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My Dear Madam,
I need not tell you why the enclosed paper is transmitted to you. I know not the titles of the King of Prussia. These should be properly placed, you know, because monarchs are very sensitive on that subject. If reports say true, his majesty is more likely to listen to a woman than to a man, and this is favorable ; but what would be still more advantageous, would be to have your letter presented by the favorite of the day. I am told that Madame de Guiche has lately received his adorations. If you were to plead your cause in a court of justice, it might be well to insist on the rights of our unfortunate friend, but as the person to whom you address yourself is both judge and party, the matter of right must be touched with great gentleness.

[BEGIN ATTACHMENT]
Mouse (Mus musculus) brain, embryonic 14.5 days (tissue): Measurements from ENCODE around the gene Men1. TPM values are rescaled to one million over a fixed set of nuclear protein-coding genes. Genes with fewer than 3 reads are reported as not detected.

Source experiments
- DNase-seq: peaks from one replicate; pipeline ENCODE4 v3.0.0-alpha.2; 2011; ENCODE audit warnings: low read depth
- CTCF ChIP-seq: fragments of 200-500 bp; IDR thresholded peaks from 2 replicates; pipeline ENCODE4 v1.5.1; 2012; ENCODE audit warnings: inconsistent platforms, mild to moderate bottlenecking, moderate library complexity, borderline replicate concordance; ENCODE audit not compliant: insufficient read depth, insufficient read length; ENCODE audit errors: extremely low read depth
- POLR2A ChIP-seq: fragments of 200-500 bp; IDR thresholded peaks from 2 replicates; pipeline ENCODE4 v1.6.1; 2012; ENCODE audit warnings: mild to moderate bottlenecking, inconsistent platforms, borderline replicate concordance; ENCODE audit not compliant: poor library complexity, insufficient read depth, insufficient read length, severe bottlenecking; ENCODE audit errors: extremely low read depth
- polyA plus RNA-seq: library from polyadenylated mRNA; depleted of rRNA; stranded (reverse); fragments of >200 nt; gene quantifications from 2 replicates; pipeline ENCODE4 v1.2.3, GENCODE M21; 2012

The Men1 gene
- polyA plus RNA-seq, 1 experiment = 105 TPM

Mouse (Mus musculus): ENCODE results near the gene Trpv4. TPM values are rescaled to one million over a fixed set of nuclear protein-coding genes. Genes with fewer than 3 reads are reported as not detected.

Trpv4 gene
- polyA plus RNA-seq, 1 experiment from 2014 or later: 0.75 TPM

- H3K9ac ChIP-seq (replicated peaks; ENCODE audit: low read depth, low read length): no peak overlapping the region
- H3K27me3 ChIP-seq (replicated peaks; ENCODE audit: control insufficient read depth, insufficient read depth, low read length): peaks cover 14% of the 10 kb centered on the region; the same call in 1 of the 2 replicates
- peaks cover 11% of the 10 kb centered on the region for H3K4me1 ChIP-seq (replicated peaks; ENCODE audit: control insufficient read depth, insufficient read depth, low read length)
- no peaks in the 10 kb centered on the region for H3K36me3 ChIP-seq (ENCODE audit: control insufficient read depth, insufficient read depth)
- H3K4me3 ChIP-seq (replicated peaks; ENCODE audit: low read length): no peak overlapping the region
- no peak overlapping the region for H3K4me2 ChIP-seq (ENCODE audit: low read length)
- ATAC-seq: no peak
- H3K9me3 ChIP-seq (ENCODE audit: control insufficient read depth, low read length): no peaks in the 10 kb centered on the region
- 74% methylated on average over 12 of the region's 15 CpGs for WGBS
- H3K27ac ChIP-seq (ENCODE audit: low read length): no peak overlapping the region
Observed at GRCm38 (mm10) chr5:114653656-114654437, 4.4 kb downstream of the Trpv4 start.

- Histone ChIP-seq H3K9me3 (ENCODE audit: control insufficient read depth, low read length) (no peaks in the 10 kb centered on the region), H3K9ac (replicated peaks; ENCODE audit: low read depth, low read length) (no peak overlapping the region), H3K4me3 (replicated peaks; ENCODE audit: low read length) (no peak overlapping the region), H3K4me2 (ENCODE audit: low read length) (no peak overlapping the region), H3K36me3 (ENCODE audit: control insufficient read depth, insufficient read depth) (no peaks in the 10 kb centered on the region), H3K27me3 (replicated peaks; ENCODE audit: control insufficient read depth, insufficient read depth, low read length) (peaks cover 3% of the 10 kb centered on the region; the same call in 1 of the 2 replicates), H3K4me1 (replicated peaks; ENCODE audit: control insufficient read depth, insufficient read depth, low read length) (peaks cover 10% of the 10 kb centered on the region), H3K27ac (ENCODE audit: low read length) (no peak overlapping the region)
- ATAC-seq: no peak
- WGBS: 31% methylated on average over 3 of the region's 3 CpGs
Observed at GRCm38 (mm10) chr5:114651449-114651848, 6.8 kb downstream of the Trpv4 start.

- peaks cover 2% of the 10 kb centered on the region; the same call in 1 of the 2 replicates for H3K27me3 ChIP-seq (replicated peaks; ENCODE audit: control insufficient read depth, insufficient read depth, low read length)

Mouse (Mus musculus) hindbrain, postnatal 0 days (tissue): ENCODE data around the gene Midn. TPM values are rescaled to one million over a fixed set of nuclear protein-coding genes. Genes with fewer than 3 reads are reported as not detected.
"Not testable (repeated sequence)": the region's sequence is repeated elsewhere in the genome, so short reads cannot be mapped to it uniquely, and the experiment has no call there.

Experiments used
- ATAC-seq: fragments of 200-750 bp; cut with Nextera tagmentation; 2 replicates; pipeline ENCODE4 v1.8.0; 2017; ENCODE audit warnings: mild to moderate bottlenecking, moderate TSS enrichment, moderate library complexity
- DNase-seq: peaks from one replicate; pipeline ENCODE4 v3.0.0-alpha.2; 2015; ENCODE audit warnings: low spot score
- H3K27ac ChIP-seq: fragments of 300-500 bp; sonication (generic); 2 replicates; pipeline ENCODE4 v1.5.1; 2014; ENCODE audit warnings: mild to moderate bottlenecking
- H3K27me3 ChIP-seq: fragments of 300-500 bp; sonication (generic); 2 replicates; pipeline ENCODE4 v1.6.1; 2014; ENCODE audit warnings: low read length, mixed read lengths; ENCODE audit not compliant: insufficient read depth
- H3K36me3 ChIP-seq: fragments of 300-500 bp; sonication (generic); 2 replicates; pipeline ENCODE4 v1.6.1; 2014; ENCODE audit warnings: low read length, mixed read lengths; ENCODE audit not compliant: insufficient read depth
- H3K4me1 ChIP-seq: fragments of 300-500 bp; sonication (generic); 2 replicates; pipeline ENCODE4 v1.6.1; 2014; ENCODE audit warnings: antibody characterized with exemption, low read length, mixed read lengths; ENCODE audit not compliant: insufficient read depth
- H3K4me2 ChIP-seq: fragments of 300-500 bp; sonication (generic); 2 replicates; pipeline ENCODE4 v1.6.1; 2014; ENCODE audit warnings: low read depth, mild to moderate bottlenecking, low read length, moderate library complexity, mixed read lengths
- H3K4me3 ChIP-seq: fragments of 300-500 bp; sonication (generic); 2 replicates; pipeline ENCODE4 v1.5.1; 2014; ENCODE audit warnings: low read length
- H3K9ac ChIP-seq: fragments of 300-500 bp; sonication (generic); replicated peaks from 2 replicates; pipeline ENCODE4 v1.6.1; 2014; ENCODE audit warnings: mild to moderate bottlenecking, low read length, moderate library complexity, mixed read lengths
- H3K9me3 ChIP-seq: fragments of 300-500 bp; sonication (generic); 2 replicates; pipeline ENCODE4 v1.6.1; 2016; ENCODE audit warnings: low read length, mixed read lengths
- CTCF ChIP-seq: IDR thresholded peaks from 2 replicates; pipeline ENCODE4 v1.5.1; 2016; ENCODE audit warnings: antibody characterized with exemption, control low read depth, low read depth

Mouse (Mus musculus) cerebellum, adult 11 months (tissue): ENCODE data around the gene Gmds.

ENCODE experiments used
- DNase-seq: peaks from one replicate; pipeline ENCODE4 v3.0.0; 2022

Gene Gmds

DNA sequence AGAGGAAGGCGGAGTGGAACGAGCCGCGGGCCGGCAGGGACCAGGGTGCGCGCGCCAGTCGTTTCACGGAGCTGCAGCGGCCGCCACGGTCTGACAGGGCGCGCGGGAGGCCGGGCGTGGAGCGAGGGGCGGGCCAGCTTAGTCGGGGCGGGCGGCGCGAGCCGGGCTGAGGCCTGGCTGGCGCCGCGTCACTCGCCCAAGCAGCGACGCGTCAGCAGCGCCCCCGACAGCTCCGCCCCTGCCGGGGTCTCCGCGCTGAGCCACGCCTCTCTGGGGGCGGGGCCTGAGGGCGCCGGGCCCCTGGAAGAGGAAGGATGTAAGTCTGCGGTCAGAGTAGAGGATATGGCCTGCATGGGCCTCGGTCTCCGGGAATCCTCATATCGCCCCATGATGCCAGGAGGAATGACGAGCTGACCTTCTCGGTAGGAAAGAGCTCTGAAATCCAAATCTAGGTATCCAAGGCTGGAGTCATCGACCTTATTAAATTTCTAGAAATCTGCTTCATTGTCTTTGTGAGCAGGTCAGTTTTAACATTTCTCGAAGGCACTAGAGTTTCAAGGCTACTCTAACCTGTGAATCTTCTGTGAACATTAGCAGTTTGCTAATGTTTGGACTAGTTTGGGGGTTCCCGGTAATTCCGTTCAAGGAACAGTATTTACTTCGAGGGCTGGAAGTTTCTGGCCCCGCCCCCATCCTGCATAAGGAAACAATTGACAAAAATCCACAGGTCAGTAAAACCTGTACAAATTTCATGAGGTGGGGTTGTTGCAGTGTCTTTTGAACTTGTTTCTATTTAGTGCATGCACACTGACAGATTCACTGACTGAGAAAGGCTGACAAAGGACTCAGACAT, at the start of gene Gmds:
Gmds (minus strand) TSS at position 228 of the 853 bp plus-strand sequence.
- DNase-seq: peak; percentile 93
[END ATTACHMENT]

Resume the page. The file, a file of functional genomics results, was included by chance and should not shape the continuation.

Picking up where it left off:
Be of good courage, for sooner or later the present clouds will be dissipated. All human things are liable to change. You may remember, that I used to inculcate that maxim when circumstances were smiling. It was then true, and it is still true. But then it was unpleasant, and now it will afford consolation. Farewell, my dear Madam. It will give me sincere pleasure to be useful to you and yours.
- Gouverneur Morris
- The Life of Gouverneur Morris With Selections from His Correspondence and Miscellaneous Papers Vol. I., Jared Sparks, 1832